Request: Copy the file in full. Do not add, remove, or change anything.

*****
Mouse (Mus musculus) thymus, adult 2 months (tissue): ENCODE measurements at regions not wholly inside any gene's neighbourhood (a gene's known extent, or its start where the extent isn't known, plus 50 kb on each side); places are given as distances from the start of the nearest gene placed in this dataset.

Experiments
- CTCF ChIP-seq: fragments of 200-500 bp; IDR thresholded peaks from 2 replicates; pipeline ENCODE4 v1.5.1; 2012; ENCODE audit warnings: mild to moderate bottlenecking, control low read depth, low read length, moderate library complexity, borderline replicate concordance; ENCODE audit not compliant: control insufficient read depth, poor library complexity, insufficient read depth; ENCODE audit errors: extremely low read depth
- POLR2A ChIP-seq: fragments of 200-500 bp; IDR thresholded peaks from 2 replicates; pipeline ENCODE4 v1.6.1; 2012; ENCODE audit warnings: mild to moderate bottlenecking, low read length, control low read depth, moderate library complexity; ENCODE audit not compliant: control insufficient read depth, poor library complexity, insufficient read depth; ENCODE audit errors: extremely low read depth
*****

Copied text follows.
Mouse (Mus musculus) thymus, adult 2 months (tissue): ENCODE measurements at regions not wholly inside any gene's neighbourhood (a gene's known extent, or its start where the extent isn't known, plus 50 kb on each side); places are given as distances from the start of the nearest gene placed in this dataset.

Experiments
- CTCF ChIP-seq: fragments of 200-500 bp; IDR thresholded peaks from 2 replicates; pipeline ENCODE4 v1.5.1; 2012; ENCODE audit warnings: mild to moderate bottlenecking, control low read depth, low read length, moderate library complexity, borderline replicate concordance; ENCODE audit not compliant: control insufficient read depth, poor library complexity, insufficient read depth; ENCODE audit errors: extremely low read depth
- POLR2A ChIP-seq: fragments of 200-500 bp; IDR thresholded peaks from 2 replicates; pipeline ENCODE4 v1.6.1; 2012; ENCODE audit warnings: mild to moderate bottlenecking, low read length, control low read depth, moderate library complexity; ENCODE audit not compliant: control insufficient read depth, poor library complexity, insufficient read depth; ENCODE audit errors: extremely low read depth